Louis Moore reports on his co-creation project ‘Understanding Suicide: What role does social media play?’ with Dr Ann Luce as academic partner:
At the beginning of this project, I wondered how I might go about researching into suicide. As my project was looking into whether social media has a role to play in suicide, I thought it would be a good idea to recruit experts in the field via social media platforms such as Linkedin and Twitter. I used professional accounts where I continually posted about my research and interacted with many different people across a variety of fields. I managed to get into touch with a suicide prevention nurse, academics in suicidology and psychotherapists on Linkedin. Interestingly on Twitter I gained different participants, people who blogged about mental health and suicide awareness were attained from this social media platform.
Additionally from researching into suicide and suicide prevention I found out that the National Suicide Prevention Alliance were holding an annual suicide prevention conference. The conference was to be held at the oval cricket ground in London, from speaking to the organisers they were happy to give me discount to attend. I used the money from CEL to fund my travel and ticket into the conference. This money was unbelievably valuable for my research as I was able to network with hundreds of people that day. Furthermore going to the conference gave me a sense of confidence that my research could be appreciated in the field of suicide.
I met with my academic advisor Doctor Ann Luce on a weekly basis to discuss the research and to ensure it was shaped in the correct way. I had never written a social science report before this project so being able to collaborate with Ann gave me great insight of how to become an academic writer.
It took me approximately four weeks to gather all the participants for the research, which was a very stressful process. I would manage to get people interested in the research however due to people’s busy schedules many were not able to talk. I gained fourteen participants which was exciting as I had planned to have between ten to fifteen. I spoke to people using telephone interviews and skype calls; skype was especially useful as two participants were based in Australia and two in the United States. The interviews lasted about thirty minutes, I managed to have long conversations with each of the participants either before or after the interviews which really inspired me to carry out the research. The excitement of others really gave me a sense of achievement which made me want to do as much justice to the project as possible. Furthermore, three participants personally gave me ‘shout outs’ on their social media platforms to congratulate the work I was doing.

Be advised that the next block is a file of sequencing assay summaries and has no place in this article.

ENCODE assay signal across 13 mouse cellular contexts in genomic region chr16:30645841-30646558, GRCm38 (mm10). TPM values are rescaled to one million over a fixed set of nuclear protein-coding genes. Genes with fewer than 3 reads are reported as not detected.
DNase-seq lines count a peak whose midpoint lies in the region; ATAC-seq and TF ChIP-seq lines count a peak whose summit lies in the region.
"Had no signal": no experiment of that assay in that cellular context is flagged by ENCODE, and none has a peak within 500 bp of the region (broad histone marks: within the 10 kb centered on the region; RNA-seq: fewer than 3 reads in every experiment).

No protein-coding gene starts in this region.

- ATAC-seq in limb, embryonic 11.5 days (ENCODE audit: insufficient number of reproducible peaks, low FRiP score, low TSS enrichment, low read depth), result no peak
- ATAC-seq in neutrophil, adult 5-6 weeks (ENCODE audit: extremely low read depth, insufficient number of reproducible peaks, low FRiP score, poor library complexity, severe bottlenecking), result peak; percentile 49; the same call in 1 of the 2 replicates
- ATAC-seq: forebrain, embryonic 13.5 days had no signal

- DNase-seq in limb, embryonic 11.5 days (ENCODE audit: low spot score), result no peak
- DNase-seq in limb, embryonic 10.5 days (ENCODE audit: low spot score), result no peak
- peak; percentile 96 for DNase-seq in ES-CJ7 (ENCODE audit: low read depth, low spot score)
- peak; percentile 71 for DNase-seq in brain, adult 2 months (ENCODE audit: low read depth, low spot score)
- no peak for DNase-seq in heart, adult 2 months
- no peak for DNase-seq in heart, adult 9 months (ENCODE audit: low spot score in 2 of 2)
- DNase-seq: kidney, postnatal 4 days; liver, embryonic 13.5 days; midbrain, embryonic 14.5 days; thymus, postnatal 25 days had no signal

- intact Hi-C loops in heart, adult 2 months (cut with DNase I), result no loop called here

A few months into the research I unfortunately hit a minor problem; the ethics of the research was struggling to be approved. Due to the emotive nature of the project the ethics board voiced their concerns that the research could affect the individuals who took part. This gave me a huge amount of stress as I had already collected all of the participants and the data was waiting to be written up. With the help and support of Ann we managed to appeal the worry of the ethics board and explained that professionals who deal with suicide on a daily basis would be the only people who would be interviewed. This was finally accepted and I was able to begin transcribing my material. After transcribing over sixty thousand words I was able to write up my findings.
I was also able to present my research and the national undergraduate conference where I gave a ten minute presentation about my research. This was a great experience for me as I usually struggled to present, however people seemed thoroughly interested in my research and I was asked a range of questions and given a lot of support. This made me want to tell as many people as possible about the alarming rates of suicide to make people realise the problem we face currently with mental health illness.
The findings concluded that social media does have a role to play in suicide and can aid suicide prevention. However suicide needs to be explored in further detail in order to find a solution to fluctuating suicide rates. The topic of suicide was a very distressing and challenging topic to tackle, however it was very worthwhile and although I felt I didn’t come to any definitive answers to my research it definitely has raised my interest in suicide. I am currently looking into doing further study at Bournemouth University in which I want to base my study around suicide.
If you wish to know more about the project, please contact Louis Moore.